BUFFALO, NY (WKBW) - Tillman Ward has told police that Riccardo McCray is responsible for the mass shooting outside a downtown Buffalo restaurant last summer.
Ward, who was shot and injured in the August 14 shooting, is being held in jail on an unrelated felony weapons charge. In exchange for his "truthful testimony," Tillman will have the charges against him reduced, said prosecutor James Bargnesi.
"What's significant about Tillman Ward is that he made that identification at such a late date," said McCray's defense attorney Joseph Terranova. "He's been interviewed repeatedly and has been shown the video and he has previously denied that he can identify the shooter."
Four other people are looking for similar deals from prosecutors. They are jailhouse informants who claim to have received information from McCray about the case while they were held at the Erie County Holding Center.
The current and former inmates will be allowed to testify at the trial, Erie County Court Judge Sheila DiTullio ruled on Monday.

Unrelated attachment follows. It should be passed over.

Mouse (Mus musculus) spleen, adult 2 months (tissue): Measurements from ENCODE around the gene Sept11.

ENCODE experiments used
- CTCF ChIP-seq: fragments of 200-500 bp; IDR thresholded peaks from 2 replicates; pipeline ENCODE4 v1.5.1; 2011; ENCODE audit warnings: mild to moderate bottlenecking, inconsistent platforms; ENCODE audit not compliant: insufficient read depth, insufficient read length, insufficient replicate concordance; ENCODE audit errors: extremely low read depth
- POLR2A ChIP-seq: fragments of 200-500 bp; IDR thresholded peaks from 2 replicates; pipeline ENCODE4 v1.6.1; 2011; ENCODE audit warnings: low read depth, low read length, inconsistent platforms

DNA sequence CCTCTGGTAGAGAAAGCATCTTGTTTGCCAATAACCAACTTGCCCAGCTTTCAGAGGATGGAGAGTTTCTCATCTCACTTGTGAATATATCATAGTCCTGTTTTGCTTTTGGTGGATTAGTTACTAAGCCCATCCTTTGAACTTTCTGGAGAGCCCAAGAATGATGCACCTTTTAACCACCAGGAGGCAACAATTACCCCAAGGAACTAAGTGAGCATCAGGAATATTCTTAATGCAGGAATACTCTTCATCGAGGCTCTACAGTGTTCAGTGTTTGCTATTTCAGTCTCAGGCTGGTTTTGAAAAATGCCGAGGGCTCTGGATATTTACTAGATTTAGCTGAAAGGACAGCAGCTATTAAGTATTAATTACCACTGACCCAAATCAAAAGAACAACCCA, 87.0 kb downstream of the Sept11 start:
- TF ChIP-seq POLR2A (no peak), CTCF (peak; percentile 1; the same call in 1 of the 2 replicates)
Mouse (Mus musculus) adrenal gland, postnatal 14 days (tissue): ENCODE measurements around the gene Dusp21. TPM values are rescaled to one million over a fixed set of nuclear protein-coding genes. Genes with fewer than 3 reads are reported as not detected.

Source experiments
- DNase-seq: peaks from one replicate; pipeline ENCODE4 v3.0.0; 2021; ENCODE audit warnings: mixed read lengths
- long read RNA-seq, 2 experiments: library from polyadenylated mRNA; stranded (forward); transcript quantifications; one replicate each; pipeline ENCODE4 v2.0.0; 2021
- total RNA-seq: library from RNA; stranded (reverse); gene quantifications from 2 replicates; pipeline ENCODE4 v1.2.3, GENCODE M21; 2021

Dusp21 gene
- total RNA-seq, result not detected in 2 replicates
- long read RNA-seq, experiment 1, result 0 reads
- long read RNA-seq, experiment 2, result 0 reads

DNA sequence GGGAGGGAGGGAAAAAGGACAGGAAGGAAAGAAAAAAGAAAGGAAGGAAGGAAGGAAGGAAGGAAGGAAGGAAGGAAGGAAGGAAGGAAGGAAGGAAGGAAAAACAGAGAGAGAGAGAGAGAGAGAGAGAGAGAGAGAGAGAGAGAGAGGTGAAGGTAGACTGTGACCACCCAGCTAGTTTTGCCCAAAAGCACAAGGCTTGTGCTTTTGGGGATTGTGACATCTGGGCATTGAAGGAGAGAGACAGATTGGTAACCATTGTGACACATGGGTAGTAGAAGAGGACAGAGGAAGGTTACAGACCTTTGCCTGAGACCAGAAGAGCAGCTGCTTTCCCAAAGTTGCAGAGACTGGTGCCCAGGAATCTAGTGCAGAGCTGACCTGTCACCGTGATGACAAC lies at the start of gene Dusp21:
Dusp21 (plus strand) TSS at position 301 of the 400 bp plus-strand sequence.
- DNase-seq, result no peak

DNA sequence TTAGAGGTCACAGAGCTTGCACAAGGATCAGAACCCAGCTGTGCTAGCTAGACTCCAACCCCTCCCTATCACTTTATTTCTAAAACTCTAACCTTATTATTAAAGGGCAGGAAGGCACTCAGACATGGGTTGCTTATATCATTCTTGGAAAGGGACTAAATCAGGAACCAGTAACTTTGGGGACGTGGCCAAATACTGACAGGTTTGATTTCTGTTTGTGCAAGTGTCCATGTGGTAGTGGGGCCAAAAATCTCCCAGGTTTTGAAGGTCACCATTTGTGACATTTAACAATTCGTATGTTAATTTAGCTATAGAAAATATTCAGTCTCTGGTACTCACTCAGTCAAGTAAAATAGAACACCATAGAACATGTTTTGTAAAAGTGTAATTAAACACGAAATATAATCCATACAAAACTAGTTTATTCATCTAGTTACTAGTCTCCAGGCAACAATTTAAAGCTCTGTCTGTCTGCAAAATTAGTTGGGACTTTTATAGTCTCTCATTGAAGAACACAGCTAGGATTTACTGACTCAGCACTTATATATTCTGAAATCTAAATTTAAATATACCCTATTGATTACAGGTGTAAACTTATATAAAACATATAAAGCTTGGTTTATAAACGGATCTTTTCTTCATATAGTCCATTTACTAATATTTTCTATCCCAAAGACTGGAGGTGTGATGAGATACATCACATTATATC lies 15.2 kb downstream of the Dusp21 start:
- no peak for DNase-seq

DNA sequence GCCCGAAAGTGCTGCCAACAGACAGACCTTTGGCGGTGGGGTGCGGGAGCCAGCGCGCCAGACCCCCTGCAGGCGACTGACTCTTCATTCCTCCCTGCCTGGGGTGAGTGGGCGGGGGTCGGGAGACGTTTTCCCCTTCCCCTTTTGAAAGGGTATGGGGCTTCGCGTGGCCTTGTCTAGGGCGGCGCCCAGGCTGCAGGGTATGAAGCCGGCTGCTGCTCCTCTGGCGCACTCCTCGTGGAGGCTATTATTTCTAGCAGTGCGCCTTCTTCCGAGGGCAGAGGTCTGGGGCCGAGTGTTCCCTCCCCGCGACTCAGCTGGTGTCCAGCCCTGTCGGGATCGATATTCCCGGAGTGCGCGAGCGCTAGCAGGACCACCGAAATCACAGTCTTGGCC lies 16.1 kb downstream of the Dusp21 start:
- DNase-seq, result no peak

"Well I think the prosecution is hungry for identification of the shooter," said Terranova, who would not reveal his defense strategy or if McCray will testify at his own trial.
Judge DiTullio also ruled that prosecutors will be able to use statements McCray made to police following his arrest.
But the district attorney's office will not be able to refer to McCray by his aliases "Murder" or "Murder Matt.," the judge ruled.
They will also be restricted from mentioning McCray's previous 11 arrests if they cross examine McCray in the event he takes the stand.
Prosecutor Mary Beth DePasquale told the court that McCray has been arrested 11 times on charges of marijuana possession, weapons possession and for home invasions. McCray was never convicted of the alleged crimes.
McCray turned himself in a few days following the mass shooting, which left four people dead and four others injured, including Ward.
William McCaa III, Tiffany Wilhite, Danyell Mackin and Shawntia McNeil were killed.
Jury selection is scheduled to begin Tuesday at 10 a.m. Opening statements could come as early as Friday.
Security is expected to be tight. Spectators, including members of the media, will undergo two separate security screenings and will be photographed by court deputies.
Officials are concerned that witnesses will be threatened or be subject to retaliation.